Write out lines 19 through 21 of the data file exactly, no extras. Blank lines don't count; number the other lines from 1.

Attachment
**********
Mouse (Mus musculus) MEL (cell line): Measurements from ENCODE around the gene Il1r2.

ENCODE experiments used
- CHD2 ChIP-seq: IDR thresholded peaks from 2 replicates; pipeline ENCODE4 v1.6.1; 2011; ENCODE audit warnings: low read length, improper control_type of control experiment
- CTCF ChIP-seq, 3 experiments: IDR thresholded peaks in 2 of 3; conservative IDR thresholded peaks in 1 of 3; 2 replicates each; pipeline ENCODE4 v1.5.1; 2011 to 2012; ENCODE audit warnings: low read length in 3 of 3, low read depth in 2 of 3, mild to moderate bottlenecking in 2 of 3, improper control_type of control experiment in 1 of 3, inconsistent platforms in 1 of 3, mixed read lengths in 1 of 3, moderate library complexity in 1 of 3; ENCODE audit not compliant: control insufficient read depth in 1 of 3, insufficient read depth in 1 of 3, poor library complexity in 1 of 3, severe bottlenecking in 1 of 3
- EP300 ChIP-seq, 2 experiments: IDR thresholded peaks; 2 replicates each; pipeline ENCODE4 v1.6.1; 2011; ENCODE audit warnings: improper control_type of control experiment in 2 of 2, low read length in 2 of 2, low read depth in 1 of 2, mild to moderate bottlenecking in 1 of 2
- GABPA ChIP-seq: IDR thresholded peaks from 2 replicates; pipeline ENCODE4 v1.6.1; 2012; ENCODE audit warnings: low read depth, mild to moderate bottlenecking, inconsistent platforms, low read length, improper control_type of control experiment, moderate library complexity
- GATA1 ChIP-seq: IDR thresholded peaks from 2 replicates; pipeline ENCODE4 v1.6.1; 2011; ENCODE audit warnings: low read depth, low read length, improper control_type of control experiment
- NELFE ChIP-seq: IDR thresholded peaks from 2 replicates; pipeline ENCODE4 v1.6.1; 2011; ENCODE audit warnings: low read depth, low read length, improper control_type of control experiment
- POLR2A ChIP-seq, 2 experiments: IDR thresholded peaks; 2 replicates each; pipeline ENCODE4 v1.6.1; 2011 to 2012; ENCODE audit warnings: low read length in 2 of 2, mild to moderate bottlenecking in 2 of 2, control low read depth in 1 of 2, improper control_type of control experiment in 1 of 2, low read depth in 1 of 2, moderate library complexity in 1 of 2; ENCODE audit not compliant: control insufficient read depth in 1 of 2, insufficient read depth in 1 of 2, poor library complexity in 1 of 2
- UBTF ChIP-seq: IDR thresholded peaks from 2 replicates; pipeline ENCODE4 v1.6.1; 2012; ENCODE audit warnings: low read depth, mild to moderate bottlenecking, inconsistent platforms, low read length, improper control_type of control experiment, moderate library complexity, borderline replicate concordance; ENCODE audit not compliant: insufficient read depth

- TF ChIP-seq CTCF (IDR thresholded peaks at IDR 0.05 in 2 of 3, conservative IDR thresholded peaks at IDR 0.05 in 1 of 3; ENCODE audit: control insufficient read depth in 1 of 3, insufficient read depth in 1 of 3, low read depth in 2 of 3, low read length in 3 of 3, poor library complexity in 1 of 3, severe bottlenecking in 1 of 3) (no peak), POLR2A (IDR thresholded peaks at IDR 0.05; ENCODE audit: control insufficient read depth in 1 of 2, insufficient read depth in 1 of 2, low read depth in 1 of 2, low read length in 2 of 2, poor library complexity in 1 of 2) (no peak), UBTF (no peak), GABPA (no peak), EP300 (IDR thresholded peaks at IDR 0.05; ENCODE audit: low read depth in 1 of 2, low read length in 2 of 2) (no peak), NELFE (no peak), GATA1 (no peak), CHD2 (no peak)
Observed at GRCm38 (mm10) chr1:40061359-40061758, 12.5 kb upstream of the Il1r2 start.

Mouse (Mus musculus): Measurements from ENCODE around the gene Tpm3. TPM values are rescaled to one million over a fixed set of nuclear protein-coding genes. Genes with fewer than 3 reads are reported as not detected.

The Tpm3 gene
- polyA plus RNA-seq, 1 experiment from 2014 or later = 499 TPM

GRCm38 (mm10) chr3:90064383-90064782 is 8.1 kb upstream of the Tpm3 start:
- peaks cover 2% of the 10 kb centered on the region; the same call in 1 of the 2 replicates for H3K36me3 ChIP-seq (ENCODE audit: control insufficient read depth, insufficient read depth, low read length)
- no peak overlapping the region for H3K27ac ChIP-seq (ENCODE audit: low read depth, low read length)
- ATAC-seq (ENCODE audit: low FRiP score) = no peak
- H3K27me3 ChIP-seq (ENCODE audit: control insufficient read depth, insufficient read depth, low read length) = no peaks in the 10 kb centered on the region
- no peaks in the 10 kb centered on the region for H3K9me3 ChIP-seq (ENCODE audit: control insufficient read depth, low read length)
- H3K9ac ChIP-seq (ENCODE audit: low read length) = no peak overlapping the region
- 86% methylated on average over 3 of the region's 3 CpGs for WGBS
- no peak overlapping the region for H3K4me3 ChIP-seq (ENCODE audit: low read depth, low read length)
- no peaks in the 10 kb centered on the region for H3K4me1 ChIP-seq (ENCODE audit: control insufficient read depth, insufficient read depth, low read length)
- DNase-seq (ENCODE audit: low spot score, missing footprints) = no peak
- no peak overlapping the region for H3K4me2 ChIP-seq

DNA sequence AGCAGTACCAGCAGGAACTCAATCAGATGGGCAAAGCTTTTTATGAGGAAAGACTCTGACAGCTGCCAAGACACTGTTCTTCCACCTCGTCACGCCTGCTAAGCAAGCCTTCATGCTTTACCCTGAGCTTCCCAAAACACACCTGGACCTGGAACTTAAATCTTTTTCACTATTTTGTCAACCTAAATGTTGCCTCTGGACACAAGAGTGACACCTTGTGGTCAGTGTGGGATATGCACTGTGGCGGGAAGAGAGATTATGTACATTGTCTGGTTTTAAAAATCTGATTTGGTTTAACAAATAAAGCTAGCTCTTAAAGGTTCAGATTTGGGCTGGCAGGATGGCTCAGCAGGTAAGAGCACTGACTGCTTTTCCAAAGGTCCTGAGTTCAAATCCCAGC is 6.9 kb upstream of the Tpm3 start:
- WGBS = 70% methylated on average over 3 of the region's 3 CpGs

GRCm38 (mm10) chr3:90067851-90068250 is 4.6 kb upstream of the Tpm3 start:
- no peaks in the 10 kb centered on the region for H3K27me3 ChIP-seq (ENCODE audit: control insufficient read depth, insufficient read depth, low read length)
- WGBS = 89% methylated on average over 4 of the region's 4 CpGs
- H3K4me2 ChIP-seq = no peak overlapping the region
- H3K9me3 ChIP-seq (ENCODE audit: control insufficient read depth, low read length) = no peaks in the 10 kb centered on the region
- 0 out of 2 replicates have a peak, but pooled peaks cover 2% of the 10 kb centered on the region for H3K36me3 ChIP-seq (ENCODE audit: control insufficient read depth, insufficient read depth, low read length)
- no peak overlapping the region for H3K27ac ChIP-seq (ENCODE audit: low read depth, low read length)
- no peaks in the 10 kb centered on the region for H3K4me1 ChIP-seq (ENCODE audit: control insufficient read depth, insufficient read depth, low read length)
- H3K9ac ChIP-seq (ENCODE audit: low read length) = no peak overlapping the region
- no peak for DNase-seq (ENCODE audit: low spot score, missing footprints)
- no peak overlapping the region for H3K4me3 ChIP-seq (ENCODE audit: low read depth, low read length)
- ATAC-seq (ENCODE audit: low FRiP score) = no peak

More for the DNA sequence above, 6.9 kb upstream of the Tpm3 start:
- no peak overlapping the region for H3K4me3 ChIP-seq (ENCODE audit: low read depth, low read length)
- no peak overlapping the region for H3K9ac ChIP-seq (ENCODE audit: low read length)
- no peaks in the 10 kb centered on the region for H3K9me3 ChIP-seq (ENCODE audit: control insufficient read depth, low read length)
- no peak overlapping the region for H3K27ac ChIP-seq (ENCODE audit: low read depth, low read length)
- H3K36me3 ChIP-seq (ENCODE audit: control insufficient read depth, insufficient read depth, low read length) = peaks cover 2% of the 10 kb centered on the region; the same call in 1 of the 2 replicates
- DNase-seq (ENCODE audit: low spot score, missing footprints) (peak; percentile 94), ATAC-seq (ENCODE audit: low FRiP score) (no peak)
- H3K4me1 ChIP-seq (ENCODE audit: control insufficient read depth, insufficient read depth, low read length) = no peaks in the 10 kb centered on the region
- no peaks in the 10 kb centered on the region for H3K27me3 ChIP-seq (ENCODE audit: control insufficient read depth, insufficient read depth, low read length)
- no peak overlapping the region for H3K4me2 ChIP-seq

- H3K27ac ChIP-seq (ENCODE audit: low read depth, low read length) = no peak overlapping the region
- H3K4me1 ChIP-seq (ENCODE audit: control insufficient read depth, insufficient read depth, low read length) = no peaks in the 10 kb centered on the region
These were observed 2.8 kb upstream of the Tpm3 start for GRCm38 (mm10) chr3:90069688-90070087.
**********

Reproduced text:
- ATAC-seq (ENCODE audit: low FRiP score) = no peak
- H3K27me3 ChIP-seq (ENCODE audit: control insufficient read depth, insufficient read depth, low read length) = no peaks in the 10 kb centered on the region
- no peaks in the 10 kb centered on the region for H3K9me3 ChIP-seq (ENCODE audit: control insufficient read depth, low read length)